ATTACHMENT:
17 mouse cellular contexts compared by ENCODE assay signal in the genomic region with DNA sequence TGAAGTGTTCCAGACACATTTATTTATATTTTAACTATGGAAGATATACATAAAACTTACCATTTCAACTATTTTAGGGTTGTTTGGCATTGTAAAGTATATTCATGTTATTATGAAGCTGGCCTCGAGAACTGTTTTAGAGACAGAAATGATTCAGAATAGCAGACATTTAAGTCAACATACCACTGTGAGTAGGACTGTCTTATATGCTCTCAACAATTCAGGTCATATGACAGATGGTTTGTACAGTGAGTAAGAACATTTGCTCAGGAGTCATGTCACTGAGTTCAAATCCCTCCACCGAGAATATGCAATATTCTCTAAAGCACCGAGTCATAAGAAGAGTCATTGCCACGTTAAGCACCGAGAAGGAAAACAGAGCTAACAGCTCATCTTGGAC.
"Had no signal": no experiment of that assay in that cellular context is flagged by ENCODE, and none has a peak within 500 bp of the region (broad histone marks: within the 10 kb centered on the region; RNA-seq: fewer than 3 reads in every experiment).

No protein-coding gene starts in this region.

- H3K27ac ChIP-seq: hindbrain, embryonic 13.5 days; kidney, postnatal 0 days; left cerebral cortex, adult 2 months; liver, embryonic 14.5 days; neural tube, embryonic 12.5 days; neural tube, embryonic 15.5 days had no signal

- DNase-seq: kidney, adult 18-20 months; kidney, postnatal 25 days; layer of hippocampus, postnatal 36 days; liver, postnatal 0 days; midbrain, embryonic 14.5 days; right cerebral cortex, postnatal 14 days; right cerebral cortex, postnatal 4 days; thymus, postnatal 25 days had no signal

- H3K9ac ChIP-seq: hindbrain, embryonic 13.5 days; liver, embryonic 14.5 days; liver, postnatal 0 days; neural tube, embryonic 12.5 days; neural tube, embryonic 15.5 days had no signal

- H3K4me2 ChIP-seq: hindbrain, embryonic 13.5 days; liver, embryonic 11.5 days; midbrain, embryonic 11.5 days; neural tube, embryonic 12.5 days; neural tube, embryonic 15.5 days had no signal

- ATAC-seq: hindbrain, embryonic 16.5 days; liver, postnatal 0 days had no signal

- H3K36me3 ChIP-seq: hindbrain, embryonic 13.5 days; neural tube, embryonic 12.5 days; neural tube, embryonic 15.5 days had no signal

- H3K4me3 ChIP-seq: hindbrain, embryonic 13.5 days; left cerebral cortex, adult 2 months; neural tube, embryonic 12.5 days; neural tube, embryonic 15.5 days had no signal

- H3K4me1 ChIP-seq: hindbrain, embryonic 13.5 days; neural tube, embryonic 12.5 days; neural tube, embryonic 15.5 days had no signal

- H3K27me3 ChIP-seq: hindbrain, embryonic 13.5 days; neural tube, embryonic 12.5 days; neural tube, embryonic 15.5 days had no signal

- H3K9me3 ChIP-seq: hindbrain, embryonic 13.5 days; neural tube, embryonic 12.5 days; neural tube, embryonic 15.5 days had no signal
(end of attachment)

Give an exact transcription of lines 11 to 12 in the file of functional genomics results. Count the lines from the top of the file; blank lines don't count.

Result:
- H3K4me1 ChIP-seq: hindbrain, embryonic 13.5 days; neural tube, embryonic 12.5 days; neural tube, embryonic 15.5 days had no signal

- H3K27me3 ChIP-seq: hindbrain, embryonic 13.5 days; neural tube, embryonic 12.5 days; neural tube, embryonic 15.5 days had no signal